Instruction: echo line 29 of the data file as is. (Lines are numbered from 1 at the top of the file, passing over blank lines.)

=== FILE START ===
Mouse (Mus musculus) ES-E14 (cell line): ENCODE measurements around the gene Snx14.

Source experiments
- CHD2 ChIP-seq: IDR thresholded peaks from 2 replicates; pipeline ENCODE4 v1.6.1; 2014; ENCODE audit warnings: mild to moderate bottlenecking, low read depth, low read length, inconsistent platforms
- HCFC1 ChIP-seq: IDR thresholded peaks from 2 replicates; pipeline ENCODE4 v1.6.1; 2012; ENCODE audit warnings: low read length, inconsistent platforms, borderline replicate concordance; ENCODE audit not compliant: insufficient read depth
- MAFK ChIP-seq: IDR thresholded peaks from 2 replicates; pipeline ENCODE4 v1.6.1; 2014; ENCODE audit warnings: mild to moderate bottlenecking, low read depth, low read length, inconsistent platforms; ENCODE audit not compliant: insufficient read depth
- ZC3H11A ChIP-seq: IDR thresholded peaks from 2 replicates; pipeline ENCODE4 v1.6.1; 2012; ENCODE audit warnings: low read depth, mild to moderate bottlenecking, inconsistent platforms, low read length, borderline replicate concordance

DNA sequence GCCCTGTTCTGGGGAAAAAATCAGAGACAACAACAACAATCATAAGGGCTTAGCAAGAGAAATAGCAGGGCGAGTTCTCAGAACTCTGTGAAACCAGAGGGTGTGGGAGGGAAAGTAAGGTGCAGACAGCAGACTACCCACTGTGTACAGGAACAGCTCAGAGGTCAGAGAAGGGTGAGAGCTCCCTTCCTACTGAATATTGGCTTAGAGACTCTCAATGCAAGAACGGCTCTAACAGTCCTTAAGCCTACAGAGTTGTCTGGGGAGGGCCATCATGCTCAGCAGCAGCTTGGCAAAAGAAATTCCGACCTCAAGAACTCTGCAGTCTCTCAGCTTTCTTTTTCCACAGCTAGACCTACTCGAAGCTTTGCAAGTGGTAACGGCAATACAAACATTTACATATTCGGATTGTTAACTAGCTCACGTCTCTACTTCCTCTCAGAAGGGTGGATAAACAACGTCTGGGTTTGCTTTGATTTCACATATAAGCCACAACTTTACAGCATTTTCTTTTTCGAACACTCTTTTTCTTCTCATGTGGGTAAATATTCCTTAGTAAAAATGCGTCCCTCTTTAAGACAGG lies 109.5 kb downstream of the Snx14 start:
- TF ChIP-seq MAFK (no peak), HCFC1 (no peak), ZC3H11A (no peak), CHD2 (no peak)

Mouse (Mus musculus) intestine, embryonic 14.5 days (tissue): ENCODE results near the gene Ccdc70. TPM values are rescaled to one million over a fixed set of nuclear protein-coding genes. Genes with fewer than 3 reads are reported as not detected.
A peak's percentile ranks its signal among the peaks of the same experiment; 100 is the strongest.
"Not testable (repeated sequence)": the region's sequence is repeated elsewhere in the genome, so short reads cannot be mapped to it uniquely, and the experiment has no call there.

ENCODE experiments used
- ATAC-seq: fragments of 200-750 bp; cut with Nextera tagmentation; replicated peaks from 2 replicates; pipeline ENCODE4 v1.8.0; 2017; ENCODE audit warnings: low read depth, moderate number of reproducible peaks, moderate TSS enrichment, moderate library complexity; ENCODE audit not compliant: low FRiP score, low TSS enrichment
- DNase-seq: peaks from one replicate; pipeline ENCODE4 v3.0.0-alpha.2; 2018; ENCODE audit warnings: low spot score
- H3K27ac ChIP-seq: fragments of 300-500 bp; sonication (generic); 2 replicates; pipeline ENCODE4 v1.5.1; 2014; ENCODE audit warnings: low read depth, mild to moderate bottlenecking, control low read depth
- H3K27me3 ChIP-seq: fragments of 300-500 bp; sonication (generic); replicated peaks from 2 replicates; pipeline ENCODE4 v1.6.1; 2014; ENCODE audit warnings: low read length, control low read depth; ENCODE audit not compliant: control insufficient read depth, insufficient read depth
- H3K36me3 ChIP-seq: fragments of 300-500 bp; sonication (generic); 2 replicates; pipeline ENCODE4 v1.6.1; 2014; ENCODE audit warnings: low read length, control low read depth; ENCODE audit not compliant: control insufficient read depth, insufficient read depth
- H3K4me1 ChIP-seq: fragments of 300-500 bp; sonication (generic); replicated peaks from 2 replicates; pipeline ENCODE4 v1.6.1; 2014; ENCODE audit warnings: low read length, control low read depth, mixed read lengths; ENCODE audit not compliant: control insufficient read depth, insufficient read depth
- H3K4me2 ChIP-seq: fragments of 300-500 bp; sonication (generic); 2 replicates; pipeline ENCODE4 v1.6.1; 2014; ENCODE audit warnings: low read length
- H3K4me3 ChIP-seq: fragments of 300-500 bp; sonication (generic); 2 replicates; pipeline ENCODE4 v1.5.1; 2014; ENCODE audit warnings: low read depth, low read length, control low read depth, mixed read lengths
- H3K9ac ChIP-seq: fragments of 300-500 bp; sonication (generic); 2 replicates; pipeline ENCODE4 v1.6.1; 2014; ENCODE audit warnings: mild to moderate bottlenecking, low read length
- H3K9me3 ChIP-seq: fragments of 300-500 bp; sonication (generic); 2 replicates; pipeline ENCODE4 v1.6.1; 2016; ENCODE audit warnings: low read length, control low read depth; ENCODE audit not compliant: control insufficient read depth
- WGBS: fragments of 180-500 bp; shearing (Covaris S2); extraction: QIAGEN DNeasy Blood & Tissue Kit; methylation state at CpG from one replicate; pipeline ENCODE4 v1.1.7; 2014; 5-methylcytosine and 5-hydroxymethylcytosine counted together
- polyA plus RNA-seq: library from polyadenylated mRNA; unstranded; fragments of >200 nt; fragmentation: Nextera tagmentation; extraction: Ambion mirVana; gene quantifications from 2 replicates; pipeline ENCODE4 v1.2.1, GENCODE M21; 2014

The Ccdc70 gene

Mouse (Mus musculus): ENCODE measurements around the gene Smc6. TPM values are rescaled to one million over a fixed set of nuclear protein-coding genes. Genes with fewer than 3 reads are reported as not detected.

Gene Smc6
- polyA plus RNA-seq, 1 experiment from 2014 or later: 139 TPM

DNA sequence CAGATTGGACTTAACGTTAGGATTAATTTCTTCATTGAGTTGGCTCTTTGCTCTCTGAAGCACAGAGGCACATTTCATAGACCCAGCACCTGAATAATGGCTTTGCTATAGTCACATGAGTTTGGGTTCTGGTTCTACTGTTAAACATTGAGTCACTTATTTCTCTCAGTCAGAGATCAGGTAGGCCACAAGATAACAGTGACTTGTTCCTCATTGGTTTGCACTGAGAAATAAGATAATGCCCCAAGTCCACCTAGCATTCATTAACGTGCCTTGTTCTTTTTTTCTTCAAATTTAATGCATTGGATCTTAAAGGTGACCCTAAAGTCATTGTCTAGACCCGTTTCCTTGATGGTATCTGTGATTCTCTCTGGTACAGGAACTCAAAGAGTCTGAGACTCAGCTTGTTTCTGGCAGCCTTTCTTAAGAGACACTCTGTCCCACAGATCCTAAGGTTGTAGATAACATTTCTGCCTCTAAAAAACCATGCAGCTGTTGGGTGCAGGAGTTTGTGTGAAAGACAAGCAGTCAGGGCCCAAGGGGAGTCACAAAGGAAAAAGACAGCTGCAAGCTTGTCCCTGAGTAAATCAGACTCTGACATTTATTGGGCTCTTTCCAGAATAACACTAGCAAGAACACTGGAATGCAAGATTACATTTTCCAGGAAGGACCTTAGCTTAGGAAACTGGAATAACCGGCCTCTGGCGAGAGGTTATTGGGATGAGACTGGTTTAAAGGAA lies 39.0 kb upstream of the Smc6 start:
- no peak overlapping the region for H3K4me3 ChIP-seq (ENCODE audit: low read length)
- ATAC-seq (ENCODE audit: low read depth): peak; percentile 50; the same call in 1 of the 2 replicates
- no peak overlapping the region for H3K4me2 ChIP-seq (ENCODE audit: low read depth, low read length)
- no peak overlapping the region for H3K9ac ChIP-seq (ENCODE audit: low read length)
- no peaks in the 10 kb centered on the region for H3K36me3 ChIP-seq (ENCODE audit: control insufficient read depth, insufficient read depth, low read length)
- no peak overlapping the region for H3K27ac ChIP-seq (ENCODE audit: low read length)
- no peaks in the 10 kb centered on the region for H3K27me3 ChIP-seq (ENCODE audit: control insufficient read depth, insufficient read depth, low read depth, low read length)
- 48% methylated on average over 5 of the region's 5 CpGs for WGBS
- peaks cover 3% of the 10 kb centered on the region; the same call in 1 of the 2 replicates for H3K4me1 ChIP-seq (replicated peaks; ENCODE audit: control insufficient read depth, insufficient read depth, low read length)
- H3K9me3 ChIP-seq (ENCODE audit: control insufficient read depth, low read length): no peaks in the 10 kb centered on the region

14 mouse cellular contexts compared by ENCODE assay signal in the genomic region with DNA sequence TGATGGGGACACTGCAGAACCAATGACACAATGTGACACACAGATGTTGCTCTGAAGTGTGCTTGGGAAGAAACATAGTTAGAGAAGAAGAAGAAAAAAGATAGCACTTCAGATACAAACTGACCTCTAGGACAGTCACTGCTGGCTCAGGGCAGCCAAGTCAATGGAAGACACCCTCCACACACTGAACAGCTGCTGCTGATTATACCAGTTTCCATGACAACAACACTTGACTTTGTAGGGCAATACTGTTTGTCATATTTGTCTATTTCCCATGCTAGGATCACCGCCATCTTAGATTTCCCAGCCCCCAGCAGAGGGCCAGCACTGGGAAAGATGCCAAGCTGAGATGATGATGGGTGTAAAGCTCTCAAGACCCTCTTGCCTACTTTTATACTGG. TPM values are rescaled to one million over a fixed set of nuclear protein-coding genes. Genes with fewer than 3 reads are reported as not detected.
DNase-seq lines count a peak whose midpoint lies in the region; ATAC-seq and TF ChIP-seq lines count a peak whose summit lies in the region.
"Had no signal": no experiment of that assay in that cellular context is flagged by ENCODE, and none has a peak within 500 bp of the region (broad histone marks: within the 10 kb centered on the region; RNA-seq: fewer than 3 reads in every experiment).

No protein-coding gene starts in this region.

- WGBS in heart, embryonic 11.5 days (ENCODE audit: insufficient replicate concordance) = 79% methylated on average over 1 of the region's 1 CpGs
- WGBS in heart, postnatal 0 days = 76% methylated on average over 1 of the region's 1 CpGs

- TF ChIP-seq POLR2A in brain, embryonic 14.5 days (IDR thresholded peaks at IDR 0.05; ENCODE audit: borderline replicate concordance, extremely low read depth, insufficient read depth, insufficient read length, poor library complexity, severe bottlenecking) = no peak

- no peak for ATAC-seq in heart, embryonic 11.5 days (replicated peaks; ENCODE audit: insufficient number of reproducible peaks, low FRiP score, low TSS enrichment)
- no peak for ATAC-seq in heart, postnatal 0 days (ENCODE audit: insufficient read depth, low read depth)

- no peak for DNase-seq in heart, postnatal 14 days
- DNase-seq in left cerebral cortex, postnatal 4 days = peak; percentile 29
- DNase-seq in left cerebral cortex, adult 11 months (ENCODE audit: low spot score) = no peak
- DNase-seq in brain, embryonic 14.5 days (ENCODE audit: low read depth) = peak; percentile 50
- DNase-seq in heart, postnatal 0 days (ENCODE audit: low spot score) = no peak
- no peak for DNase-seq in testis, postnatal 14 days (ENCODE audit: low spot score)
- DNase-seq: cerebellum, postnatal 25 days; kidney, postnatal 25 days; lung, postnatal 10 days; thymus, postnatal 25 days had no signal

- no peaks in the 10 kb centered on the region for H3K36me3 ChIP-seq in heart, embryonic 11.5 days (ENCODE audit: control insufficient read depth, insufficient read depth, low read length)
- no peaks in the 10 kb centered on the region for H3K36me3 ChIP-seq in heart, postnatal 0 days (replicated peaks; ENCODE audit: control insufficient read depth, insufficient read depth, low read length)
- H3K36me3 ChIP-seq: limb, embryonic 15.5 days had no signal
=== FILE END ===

DNA sequence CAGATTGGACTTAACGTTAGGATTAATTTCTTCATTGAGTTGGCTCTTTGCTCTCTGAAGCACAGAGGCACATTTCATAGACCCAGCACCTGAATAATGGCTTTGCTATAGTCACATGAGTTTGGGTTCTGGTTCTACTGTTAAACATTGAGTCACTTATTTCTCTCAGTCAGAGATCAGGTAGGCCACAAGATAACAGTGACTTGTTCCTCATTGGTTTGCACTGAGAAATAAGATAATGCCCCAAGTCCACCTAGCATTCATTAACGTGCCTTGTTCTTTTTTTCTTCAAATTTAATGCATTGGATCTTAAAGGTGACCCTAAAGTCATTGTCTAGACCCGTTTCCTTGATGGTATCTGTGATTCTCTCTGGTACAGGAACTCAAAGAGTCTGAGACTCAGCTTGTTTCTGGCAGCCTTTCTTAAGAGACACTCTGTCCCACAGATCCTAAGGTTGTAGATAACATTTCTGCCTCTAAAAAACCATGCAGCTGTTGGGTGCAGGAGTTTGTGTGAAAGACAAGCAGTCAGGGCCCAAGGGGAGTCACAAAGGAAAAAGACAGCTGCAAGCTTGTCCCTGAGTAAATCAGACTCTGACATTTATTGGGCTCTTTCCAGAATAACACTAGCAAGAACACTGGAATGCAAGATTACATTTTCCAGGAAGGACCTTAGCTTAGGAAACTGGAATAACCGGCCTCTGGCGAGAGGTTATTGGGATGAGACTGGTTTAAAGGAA lies 39.0 kb upstream of the Smc6 start: